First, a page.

Understand how to forecast your supply chain to improve your relationship with suppliers and ensure you book the right cargo amount to avoid unnecessary costs.

In this article, you will learn:

  • What is supply chain forecasting
  • Why supply chain forecasting is important
  • Different methods of supply chain forecasting
  • What makes supply chain forecasting difficult

What is supply chain forecasting?

Supply chain forecasting combines data from past supply chains with insights and understandings about demand to help you make the best decisions for your business — whether it’s stock inventory, cargo booking, budget planning, or expanding to new markets.

Analysing supply accounts involves looking at data about your suppliers to understand when you need to order products from them — whether they’re whole products or raw materials — to be assembled further down the supply chain.

Analysing demand is also vital to help you understand how much of your product your customers want during any given week, month, or quarter. This is affected by several factors that can be predictable, like seasons and holidays, or unforeseen, like global events and natural disasters. Often, such events can impact various transportation modes like ocean freight or inland transportation.

Why is supply chain forecasting important?

Supply chain forecasting can play a significant role in contributing to an efficient supply chain and a flourishing business:

  • Strategic planning: Businesses can be built or broken in the strategies they take around things like an expansion to new markets, budget planning, or risk assessment. Forecasting gives you the insights to make these decisions wisely, ensuring your suppliers can meet your demand.
  • Staying on top of inventory: If you understand the demand for your products in different markets, you can work more closely and easily with suppliers to maintain your inventory levels throughout the year. This keeps shortages to a minimum, making your customers happy and minimising warehouse fees without having to store unneeded stock.
  • Improved customer experience: Customer experience is set to define supply chains in the future. By predicting customer demand, you can manage your supply to ensure orders are fulfilled on time, and you’re never low on stock. The result is a sense of trust between your customers and your business.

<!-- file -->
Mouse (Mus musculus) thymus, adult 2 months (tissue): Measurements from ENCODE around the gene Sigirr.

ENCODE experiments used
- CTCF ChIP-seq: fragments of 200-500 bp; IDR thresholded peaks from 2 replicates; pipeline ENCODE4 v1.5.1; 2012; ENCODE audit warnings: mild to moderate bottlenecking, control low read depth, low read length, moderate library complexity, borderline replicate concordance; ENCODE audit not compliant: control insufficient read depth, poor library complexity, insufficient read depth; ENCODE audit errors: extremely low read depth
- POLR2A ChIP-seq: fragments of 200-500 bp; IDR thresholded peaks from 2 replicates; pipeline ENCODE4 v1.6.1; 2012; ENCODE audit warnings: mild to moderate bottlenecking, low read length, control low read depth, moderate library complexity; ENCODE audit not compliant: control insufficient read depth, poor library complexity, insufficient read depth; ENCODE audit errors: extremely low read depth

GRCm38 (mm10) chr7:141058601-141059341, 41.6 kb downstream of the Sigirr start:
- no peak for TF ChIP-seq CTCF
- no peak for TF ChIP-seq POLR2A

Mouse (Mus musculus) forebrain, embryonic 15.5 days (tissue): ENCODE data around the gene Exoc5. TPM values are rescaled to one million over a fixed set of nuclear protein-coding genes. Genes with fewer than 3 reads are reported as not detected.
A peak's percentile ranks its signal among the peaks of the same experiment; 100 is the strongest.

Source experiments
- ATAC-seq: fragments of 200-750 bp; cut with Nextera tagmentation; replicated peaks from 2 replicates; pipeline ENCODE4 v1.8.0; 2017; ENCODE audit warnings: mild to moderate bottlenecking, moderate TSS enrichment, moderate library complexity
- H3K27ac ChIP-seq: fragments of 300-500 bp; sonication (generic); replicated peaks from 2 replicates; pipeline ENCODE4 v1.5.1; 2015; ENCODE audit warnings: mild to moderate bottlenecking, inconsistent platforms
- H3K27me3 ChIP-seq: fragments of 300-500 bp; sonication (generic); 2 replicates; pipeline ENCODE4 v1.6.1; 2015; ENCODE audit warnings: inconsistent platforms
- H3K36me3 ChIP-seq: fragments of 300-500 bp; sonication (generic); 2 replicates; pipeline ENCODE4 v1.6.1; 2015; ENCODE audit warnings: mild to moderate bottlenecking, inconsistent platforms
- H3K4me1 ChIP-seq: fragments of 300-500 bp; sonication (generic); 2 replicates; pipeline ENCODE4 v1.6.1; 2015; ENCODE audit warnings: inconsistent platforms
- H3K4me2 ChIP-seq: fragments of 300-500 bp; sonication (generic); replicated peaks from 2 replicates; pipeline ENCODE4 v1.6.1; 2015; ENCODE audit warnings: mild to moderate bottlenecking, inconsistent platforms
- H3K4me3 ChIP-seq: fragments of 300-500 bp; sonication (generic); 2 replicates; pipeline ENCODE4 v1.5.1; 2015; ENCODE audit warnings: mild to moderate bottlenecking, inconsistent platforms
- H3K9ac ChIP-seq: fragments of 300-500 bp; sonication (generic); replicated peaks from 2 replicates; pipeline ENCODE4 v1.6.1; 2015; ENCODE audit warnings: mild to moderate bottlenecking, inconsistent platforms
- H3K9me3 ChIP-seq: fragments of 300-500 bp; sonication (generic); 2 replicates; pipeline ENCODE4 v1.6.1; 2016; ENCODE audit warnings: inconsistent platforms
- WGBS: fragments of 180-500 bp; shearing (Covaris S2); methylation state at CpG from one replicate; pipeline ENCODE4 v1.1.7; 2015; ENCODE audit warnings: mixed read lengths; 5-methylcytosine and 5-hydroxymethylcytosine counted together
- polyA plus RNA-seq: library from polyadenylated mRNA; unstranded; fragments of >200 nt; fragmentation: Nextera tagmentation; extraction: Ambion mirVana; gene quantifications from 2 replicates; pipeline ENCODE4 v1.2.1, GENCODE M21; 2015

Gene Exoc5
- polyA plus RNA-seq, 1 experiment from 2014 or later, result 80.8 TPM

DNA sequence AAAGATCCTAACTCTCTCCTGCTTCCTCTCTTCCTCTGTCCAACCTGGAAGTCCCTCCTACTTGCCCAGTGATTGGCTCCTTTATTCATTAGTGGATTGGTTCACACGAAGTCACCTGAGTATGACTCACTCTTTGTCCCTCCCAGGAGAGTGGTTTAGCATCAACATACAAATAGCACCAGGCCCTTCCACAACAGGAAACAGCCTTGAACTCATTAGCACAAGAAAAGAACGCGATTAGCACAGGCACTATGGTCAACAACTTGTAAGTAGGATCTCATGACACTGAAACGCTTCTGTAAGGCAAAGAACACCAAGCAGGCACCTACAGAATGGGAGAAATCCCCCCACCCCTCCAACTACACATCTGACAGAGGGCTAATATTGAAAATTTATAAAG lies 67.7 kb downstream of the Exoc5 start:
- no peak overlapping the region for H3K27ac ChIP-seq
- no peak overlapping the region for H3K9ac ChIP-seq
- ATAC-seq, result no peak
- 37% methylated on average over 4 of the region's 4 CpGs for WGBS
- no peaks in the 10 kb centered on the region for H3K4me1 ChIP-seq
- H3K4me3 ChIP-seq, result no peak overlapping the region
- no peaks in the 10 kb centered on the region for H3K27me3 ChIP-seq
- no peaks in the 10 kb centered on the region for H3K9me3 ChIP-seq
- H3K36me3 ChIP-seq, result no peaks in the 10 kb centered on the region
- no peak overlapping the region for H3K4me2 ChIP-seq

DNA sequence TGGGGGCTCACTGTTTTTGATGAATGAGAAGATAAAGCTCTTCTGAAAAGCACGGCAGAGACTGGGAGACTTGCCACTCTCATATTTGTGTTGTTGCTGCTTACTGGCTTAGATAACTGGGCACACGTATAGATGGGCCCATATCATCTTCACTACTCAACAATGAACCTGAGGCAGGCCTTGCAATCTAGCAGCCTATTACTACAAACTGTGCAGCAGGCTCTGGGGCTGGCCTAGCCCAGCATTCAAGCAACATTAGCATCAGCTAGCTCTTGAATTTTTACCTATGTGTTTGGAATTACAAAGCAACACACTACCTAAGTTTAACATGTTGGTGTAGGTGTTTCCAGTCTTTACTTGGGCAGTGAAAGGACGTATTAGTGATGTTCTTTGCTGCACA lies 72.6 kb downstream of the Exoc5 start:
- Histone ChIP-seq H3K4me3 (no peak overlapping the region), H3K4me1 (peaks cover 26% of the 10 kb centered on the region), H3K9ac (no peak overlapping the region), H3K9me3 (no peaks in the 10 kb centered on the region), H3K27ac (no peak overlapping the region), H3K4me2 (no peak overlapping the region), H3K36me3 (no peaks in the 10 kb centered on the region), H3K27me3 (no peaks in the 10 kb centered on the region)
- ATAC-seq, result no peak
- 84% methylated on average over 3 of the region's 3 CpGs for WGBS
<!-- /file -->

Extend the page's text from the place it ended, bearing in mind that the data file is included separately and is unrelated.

Methods of supply chain forecasting

There are two predominant methods of producing supply chain forecasting: quantitative and qualitative.

Quantitative forecasting

It relies on historical data to predict future sales using complex algorithms and computer programs. In quantitative supply chain forecasting, you might encounter the following methods. Each has its benefits and downfalls and should be considered carefully to determine their best use:

  • Moving average forecasting is one of the simpler methods of quantitative forecasting based on historical averages. However, it treats all data equally and doesn’t consider that more recent information may be a better indicator of coming trends than, say, data from three or five years ago. This method doesn’t allow for seasonality or trends.
  • Exponential smoothing also considers historical data but emphasises recent data and accounting for seasonality. This makes it ideal for short-term forecasts.
  • Auto-regressive integrated moving average (ARIMA) is a method of forecasting known for being highly accurate but also very time-consuming and costly. It’s well-suited to forecasting up to 18 months or less.
  • Multiple Aggregation Prediction Algorithm (MAPA) is a newer method of quantitative supply chain forecasting specifically designed for seasonality, making it perfect for businesses producing seasonal items.

Qualitative forecasting